JOHANNESBURG — The European Space Agency has finalized a €167 million ($200 million) contract with Thales Alenia Space Italy and Avio to deliver Space Rider — Europe’s first robotic orbital spaceplane — in time for a mid-to-late 2023 launch atop an expendable rocket.
Under the contract signed Dec. 9 in Rome, Thales Alenia Space Italy will build Space Rider’s reusable reentry module while Avio will deliver an expendable service module and propulsion system.
The spaceplane’s planned 2023 launch — aboard a next-generation Vega C rocket built by Avio and operated by Arianespace — is not covered under the Dec. 9 contract.
Space Rider is an evolution of the agency’s Intermediate eXperimental Vehicle (IXV), suborbital reentry vehicle that flew its first and only mission in 2015, spending nearly an hour in space before a waterborne landing and recovery.
Space Rider inherits IXV’s lifting body design for its atmospheric reentry module, which can carry up to 800 kilograms on payload in its cargo bay. Its expendable service module will extend Space Rider’s stay in orbit, allowing the spaceplane to serve as a free-flying orbital platform for a wide range of missions, similar to the U.S. Air Force’s X-37B robotic spaceplanes.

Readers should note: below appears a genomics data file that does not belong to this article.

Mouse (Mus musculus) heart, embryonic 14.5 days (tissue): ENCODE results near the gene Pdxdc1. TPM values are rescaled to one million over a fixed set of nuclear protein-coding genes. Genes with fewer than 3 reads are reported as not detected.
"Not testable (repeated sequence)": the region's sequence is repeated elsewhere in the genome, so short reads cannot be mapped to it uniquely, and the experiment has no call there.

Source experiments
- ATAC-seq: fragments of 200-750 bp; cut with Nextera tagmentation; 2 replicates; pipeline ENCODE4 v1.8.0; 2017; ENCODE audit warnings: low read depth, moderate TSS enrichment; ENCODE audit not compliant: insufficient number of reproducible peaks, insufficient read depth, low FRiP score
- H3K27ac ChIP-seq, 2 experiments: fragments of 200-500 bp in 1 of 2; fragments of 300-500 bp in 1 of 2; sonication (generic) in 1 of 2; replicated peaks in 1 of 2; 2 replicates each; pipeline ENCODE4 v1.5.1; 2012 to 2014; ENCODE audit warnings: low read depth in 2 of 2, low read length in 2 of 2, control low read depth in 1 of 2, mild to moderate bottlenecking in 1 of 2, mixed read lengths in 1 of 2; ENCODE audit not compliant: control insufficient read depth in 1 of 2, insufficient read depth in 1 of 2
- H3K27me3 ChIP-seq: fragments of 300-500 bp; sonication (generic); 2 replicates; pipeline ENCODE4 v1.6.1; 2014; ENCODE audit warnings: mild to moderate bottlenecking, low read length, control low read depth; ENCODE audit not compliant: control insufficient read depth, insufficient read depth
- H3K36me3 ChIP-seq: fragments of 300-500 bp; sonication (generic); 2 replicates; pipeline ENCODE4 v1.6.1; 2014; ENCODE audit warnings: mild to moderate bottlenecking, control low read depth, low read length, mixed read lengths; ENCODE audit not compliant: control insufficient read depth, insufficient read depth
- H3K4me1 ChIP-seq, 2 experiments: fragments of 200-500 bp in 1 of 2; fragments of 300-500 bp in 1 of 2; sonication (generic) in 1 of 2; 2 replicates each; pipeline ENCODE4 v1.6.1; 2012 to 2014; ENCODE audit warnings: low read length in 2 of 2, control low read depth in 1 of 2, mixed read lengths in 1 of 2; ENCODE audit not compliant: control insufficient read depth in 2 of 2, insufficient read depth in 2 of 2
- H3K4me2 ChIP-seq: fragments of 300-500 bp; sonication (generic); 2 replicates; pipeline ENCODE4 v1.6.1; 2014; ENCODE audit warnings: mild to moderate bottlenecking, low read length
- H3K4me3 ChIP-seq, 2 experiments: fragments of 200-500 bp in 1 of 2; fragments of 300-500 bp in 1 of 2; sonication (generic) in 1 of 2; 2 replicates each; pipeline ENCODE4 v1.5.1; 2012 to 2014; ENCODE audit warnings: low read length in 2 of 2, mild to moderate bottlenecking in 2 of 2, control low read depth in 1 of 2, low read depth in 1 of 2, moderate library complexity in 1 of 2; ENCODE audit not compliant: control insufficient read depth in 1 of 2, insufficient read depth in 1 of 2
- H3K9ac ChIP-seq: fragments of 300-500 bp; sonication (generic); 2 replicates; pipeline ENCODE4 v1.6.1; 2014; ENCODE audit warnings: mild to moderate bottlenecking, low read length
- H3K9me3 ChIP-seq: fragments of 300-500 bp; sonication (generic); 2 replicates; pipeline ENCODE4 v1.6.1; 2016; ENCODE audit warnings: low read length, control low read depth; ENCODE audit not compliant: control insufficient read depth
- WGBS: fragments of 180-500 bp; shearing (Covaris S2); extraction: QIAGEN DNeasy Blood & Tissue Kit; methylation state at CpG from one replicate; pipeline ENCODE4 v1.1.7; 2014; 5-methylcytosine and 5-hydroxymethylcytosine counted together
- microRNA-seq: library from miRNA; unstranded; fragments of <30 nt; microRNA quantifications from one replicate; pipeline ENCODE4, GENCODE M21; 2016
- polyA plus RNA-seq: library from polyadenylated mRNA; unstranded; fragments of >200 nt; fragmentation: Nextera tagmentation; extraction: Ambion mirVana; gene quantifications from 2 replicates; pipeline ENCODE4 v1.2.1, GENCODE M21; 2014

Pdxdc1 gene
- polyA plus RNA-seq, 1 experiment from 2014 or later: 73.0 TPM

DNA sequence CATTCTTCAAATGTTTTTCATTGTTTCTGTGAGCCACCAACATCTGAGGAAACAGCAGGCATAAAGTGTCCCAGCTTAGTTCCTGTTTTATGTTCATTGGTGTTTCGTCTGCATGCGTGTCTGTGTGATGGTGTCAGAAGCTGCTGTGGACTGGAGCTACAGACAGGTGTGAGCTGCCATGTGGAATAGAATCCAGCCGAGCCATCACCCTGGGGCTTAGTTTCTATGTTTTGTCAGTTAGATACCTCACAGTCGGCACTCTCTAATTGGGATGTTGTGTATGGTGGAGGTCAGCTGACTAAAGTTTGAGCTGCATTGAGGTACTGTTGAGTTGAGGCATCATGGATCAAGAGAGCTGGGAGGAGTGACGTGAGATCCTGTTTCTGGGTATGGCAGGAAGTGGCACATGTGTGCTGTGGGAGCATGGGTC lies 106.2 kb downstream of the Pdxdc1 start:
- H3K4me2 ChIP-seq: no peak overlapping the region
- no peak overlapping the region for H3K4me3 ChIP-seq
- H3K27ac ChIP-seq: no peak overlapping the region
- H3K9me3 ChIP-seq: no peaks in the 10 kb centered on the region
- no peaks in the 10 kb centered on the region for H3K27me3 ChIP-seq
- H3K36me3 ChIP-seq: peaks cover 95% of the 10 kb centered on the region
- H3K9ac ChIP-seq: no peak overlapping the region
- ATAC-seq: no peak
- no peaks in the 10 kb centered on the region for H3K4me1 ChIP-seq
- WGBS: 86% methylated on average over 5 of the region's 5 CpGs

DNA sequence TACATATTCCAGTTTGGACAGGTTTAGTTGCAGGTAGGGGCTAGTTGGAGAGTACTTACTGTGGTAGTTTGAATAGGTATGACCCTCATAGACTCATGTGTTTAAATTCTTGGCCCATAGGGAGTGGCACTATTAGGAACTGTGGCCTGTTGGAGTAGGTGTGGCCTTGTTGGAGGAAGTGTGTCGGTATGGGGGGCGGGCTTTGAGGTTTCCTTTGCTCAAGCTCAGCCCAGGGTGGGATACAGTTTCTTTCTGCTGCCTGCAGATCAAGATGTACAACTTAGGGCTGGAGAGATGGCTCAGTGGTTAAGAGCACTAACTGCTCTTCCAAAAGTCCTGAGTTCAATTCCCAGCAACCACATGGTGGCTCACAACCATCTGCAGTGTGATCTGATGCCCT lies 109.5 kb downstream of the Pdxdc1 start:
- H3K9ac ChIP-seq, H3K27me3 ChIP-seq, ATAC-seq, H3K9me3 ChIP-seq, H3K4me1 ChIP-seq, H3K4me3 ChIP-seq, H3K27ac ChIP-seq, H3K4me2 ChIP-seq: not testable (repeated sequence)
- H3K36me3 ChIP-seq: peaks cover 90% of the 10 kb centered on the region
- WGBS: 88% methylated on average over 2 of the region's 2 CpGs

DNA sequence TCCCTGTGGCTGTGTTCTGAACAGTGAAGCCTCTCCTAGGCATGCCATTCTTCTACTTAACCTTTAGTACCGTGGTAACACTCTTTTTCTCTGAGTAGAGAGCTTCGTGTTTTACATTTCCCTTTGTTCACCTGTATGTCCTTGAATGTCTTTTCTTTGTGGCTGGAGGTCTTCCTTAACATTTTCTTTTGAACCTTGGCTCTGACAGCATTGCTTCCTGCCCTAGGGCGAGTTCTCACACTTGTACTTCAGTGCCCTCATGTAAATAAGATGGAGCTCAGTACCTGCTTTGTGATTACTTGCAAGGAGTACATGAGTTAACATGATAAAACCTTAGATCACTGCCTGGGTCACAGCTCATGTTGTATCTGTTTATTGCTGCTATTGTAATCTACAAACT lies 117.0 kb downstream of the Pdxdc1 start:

Space Rider’s critical design review is scheduled to occur between July and August. An early 2023 qualification review would clear the way for Space Rider’s first mission later that year.
If all goes to plan, Space Rider will lift off from the Guiana Space Centre in Kourou, French Guiana, atop a Vega C in the third quarter of 2023.
The spaceplane will then spend approximately two months in orbit before jettisoning its service module and reentering Earth’s atmosphere, gliding back to a landing zone under a parafoil.
ESA is currently considering two landing sites for Space Rider’s first mission. The preferred option, officials said, is a return to Guiana Space Centre. A second option is Portugal’s Santa Maria island in the Azores archipelago.
Space Rider’s reentry vehicle is designed to require minimal refurbishment before being reflown. Its designers expect to get up to six missions out of the reusable reentry vehicle.
Avio CEO Giulio Ranzo said Space Rider will be capable of completing a variety of functions during its missions, potentially including in-orbit serving activities.
Avio and Thales Alenia Space Italy began preliminary development of Space Rider in 2017 under a €36.7 million contract. The Space Rider program won full funding last November during the ESA Space19+ ministerial meeting. Ten ESA member states signed on to participate in Space Rider, pledging funding that oversubscribed the program.